Measuring Structure from Spiral Galaxy Image
This event occurred in the past
Date and Time
Thursday, November 7, 2013 from 1 p.m. to 2 p.m.
Serra Hall, 212
Modern astronomical observatories have produced image data for hundreds of thousands of galaxies. To help answer many questions about the universe, information about galaxy structure must be inferred from these images. In this talk we present the first automated method that can determine arm-segment structure for spiral galaxies of arbitrary spiral arm configuration. We have run our algorithm on about 30,000 galaxies where human classifications are available from the Galaxy Zoo project and in all available measures, our algorithm agrees with the humans about as well as they agree with each other. This method will enable new astronomical and cosmological studies, such as investigating whether the universe has nonzero net angular momentum and understanding the relationship between galaxy structure and environment.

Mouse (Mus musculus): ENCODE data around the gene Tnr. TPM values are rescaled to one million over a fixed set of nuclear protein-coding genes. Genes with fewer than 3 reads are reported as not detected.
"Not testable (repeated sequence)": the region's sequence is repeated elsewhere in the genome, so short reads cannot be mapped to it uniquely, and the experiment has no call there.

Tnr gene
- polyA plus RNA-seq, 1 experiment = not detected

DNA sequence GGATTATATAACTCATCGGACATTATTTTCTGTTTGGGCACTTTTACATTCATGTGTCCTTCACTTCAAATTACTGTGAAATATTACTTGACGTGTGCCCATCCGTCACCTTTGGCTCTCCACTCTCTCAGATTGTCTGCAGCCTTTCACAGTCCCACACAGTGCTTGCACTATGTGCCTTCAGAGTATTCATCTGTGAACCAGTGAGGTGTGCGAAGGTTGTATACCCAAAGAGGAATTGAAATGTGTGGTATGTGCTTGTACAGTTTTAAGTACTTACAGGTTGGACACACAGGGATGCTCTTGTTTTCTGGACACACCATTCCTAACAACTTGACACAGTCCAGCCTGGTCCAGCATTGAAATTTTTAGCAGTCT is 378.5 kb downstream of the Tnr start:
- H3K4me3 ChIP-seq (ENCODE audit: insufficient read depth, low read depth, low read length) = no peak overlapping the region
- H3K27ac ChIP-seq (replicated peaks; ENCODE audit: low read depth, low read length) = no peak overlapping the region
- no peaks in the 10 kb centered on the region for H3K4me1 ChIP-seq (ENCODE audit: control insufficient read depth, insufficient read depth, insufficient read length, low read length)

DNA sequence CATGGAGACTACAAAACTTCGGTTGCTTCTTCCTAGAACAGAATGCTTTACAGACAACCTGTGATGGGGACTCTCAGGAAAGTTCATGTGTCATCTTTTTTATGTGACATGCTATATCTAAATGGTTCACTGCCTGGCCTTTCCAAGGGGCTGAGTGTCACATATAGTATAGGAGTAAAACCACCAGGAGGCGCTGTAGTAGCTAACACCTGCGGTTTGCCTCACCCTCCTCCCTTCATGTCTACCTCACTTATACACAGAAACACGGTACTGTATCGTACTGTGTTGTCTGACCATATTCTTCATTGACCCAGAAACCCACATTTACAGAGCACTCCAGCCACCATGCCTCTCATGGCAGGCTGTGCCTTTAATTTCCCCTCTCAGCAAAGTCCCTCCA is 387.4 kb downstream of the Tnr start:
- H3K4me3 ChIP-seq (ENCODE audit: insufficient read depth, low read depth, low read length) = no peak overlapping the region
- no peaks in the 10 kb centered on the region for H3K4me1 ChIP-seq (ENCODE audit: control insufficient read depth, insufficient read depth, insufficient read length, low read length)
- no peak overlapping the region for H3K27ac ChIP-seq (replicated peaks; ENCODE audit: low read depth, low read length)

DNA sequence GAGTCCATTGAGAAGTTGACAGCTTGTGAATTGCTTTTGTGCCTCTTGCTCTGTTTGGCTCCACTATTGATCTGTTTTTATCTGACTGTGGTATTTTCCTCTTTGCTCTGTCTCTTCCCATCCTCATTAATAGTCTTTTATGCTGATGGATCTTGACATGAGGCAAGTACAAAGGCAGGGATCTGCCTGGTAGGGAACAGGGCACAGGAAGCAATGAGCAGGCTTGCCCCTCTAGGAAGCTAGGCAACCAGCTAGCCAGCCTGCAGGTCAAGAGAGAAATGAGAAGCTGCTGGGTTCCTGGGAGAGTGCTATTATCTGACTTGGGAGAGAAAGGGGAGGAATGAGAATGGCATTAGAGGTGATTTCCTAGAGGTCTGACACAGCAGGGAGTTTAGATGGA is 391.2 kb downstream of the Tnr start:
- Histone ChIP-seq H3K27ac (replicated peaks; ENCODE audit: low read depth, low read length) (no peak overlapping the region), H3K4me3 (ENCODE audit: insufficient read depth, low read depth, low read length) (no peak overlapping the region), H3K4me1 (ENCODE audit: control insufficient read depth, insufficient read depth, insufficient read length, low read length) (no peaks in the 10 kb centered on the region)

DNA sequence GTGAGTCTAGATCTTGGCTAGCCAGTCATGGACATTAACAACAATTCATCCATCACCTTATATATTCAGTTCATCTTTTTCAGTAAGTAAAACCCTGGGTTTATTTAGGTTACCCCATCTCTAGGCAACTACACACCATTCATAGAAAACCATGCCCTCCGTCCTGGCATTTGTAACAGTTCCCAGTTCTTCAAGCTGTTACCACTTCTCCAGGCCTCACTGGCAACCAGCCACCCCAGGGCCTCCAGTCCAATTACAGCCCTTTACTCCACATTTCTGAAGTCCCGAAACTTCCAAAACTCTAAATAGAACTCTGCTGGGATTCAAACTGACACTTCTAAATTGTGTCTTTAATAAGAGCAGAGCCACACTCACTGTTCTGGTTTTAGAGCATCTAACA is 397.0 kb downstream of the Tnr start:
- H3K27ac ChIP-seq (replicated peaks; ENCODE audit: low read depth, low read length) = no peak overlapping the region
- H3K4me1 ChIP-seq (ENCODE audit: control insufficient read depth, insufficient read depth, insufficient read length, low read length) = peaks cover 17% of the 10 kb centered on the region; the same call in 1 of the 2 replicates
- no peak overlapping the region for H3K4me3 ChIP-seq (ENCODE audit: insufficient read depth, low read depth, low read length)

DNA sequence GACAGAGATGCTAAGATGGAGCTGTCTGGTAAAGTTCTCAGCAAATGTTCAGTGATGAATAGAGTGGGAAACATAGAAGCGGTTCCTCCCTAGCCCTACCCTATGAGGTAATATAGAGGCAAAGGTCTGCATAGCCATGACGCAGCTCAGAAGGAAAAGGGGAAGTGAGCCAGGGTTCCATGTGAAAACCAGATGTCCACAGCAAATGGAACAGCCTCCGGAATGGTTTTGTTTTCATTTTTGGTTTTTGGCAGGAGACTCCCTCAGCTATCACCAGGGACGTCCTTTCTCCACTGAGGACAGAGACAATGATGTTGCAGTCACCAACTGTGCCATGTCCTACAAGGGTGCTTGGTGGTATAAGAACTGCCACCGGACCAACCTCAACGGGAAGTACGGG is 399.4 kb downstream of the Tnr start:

The talk will also have a Q&A session on Google internships and graduate school applications.
Darren Davis graduated from USD in 2008 with a BA in CS and a 4.0 GPA. He also received the prestigious Goldwater scholarship in 2007. He is now a CS PhD candidate at UC Irvine, where he is developing methods to automatically extract information from images of spiral galaxies. His broader research interests include computer vision, machine learning, and other areas of machine intelligence. He has also worked on several software engineering and machine learning projects at Google through summer internships in 2007, 2008, and 2013.
Maria Cristina Manabat